Community ART for Retention in Zambia Study

CIDRZ has been awarded a USD 4.49 million Bill & Melinda Gates Foundation grant in support of the Community ART for Retention in Zambia Study, or ‘Community ART’. The study will be conducted in close collaboration with the Government of the Republic of Zambia and aims to develop and evaluate the effectiveness of innovative models of care delivery designed to reduce health systems barriers to care, and leverage community support to improve retention in HIV care and treatment (ART) programs. Dr Charles Holmes, CIDRZ Chief Executive Officer and Johns Hopkins faculty member, and CIDRZ Deputy CEO, Dr Izukanji Sikazwe are co-Principal Investigators, and are joined by Dr Crispin Moyo (Ministry of Health), Dr Bushimbwa Tambatamba (Ministry of Community Development, Mother and Child Health), Dr Elvin Geng (University of California, San Francisco), Dr Willbroad Mutale (University of Zambia), and Dr Carolyn Bolton (CIDRZ) along with numerous other co-investigators and local trainees.

The scale-up of HIV care and treatment services in Zambia over the last 10 years has resulted in vastly increased access to HIV care and treatment services for adults and children. However, this scale-up has taken place in the context of a health care system with overstretched human resources and physical infrastructure, and has required individual patients to regularly travel long distances to fixed clinics and endure long wait times with minimal community support. These challenges have resulted in suboptimal patient outcomes including high rates of disengagement from care and death, not just in Zambia, but in other regions hard hit by the HIV pandemic. It is therefore critical to identify models of care that can more effectively and efficiently provide care to patients with varied healthcare intensity needs in order to improve the ability of the health system to meet patient needs and ensure patient motivation to remain in lifelong, life-saving ART care.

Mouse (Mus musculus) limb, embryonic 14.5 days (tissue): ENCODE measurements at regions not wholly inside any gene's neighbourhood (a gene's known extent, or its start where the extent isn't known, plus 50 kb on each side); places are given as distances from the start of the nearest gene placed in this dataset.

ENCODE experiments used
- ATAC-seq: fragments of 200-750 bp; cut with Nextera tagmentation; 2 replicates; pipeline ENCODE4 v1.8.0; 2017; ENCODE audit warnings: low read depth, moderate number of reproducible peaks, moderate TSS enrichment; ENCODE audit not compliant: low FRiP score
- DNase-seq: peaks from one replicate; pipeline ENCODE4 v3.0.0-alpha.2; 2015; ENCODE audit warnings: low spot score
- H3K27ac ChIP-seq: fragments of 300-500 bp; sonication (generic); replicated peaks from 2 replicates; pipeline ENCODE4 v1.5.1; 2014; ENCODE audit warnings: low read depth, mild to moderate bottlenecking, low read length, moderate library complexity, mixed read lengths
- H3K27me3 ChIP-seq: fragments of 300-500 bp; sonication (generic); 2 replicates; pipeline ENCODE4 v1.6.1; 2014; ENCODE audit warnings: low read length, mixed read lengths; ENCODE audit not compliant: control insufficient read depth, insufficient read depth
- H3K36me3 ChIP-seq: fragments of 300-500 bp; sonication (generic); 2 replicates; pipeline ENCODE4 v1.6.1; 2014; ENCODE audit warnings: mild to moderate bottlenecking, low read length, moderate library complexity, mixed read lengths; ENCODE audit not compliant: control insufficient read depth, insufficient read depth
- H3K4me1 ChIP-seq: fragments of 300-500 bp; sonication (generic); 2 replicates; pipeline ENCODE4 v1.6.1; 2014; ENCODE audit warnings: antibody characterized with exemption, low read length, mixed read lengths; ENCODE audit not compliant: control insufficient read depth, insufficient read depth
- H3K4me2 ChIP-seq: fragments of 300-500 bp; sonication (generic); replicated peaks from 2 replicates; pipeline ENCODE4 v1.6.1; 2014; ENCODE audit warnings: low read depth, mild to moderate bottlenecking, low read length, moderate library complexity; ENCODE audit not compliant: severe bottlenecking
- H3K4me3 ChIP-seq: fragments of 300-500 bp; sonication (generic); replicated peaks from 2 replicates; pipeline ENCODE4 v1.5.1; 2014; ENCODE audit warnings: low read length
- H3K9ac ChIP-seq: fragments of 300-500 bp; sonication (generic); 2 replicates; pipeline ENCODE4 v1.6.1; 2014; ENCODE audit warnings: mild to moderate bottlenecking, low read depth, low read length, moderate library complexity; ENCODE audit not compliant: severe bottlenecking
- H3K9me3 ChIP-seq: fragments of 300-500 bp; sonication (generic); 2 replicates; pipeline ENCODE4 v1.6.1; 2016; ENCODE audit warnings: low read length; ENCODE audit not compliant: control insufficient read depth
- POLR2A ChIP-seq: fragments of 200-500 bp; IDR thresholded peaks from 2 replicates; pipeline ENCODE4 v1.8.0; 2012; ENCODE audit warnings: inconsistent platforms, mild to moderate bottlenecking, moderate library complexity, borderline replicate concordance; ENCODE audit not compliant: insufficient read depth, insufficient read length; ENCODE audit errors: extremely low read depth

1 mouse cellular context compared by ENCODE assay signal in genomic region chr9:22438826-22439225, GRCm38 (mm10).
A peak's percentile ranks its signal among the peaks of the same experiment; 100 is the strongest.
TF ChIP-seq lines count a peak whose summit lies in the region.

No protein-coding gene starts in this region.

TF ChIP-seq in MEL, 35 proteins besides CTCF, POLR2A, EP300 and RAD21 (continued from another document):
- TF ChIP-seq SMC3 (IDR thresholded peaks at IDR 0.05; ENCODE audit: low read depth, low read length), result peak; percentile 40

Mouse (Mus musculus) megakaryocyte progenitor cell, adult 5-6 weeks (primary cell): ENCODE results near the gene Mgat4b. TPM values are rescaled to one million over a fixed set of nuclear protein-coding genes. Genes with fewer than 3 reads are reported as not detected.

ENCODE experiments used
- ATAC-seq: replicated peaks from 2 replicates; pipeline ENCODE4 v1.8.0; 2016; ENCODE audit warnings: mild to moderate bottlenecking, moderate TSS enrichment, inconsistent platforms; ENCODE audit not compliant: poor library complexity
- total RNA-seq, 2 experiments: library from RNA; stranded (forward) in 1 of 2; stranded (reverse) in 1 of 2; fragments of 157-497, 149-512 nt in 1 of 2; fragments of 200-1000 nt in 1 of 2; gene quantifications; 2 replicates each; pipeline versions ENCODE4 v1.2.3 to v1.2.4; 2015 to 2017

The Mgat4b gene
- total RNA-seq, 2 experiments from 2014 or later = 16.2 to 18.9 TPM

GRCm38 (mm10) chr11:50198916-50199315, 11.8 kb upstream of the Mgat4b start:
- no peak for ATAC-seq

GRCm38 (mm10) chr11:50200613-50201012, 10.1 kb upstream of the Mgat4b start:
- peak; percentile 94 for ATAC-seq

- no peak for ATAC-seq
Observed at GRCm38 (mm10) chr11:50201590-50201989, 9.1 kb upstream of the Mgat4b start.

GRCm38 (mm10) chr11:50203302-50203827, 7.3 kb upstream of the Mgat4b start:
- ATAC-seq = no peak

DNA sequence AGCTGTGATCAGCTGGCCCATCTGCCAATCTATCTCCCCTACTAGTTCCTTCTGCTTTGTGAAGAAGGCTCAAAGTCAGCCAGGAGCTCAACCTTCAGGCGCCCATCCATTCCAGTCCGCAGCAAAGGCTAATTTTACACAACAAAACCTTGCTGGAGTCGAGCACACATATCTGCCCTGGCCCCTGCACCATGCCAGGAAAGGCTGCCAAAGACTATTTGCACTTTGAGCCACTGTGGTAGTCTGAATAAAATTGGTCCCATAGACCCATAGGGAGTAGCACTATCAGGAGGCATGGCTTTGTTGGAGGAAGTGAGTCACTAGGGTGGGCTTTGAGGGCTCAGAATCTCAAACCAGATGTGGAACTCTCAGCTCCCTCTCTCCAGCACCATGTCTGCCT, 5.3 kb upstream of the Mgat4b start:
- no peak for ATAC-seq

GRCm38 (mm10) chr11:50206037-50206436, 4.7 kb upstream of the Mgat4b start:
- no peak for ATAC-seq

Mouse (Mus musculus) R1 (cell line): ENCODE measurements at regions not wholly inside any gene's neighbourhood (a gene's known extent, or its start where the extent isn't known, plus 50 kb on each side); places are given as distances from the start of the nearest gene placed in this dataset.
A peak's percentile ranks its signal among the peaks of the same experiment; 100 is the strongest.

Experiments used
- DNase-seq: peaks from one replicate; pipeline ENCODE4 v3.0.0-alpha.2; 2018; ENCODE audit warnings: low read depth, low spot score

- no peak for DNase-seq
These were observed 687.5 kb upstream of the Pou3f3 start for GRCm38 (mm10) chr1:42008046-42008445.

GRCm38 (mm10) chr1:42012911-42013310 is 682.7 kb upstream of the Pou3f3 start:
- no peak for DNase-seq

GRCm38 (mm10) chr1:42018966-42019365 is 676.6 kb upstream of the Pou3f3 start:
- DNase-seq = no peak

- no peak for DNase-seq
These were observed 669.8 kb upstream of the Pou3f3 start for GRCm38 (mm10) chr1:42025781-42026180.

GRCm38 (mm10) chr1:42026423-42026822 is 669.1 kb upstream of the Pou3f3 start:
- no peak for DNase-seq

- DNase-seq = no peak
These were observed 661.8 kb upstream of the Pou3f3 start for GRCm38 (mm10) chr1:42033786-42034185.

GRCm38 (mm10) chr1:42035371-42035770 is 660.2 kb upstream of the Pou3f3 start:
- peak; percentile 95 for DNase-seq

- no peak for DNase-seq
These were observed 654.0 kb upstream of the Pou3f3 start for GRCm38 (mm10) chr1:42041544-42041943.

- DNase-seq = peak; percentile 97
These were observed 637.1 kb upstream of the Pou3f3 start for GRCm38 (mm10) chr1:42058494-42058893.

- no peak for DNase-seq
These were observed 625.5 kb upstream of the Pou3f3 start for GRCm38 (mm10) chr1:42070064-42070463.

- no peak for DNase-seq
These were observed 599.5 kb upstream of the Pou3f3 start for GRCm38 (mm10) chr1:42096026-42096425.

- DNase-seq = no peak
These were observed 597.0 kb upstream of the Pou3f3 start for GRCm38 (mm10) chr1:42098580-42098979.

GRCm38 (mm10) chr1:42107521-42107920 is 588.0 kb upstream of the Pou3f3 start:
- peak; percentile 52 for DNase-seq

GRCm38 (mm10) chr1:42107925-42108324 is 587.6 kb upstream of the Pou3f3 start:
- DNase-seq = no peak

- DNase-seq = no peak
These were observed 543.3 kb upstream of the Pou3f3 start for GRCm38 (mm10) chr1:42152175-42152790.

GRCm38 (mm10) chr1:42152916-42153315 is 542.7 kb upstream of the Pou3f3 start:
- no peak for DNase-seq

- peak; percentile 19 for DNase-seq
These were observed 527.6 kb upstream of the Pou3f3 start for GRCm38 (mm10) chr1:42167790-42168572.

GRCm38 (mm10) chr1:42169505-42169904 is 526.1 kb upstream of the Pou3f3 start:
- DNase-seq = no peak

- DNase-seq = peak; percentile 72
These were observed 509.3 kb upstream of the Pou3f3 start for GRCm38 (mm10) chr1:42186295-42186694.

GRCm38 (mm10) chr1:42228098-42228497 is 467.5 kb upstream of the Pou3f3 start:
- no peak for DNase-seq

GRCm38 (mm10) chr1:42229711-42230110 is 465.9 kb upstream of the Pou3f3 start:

The ‘Community ART’ Study was conceived of during discussions with the Government of the Republic of Zambia, along with local community groups of individuals living with HIV, PEPFAR, and the U.S. Centers for Disease Control and Prevention (CDC). The study will pursue two strategies simultaneously in order to obtain both broad-based insights into the demand and preferences for differentiated care in Zambia, as well as practical insights about implementation and outcomes of leading models of differentiated care that are already under consideration in Zambia.  The mixed-methods approach of survey research, discrete choice experiments, interviews and focus group discussions complemented by concurrent implementation of four differentiated care models incorporating innovative systems approaches to information technology, community support, real-time monitoring and quality framed by rigorous impact evaluation will yield insights into these models’ overall quality, feasibility, cost, cost-effectiveness and fit within the Zambian health system. In addition, the study will inform the creation of a “methodologic” tool kit that could be used by other countries in the region to identify models of differentiated care appropriate to their particular needs and resources. The study will be conducted in urban, semi-urban and rural settings in Lusaka, Southern and Eastern Provinces, over 24 months.

Ministry of Health Clinical Care Specialist and co-Investigator Dr Crispin Moyo remarked that “The Ministry of Health is looking forward to working with CIDRZ on yet another landmark intervention to improve access to ART services by further decentralizing care and treatment services to the community. The Community ART study of various care provision models will provide insights on program level impact and will shed light on the whether the intervention can be taken to scale in a sustainable manner”.

Through this work, the Zambian Government and key community and care and treatment partners will gain access to a detailed understanding of the preferences for differentiated care within Zambian society as well as more focused data from model implementation, and therefore will be better poised to work with a range of funders to move forward with scale-up of well-conceived and effective models of ART care across the country. This close partnership between CIDRZ and the Zambian Government ensures relevance and gives the study the greatest opportunity to dramatically and favorably transform the future course of the Zambian national HIV care and treatment program.

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